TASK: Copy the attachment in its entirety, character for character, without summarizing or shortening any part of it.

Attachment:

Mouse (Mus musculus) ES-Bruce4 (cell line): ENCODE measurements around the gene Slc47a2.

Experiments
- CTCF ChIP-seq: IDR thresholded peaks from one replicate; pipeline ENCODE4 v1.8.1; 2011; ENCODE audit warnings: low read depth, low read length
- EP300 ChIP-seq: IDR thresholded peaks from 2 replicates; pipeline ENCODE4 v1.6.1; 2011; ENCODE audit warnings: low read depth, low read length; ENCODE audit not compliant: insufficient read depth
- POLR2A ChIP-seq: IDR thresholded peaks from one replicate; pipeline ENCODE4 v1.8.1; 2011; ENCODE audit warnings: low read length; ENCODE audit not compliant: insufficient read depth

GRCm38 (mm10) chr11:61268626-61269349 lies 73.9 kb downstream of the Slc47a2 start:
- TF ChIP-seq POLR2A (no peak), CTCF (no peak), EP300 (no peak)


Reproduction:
Mouse (Mus musculus) ES-Bruce4 (cell line): ENCODE measurements around the gene Slc47a2.

Experiments
- CTCF ChIP-seq: IDR thresholded peaks from one replicate; pipeline ENCODE4 v1.8.1; 2011; ENCODE audit warnings: low read depth, low read length
- EP300 ChIP-seq: IDR thresholded peaks from 2 replicates; pipeline ENCODE4 v1.6.1; 2011; ENCODE audit warnings: low read depth, low read length; ENCODE audit not compliant: insufficient read depth
- POLR2A ChIP-seq: IDR thresholded peaks from one replicate; pipeline ENCODE4 v1.8.1; 2011; ENCODE audit warnings: low read length; ENCODE audit not compliant: insufficient read depth

GRCm38 (mm10) chr11:61268626-61269349 lies 73.9 kb downstream of the Slc47a2 start:
- TF ChIP-seq POLR2A (no peak), CTCF (no peak), EP300 (no peak)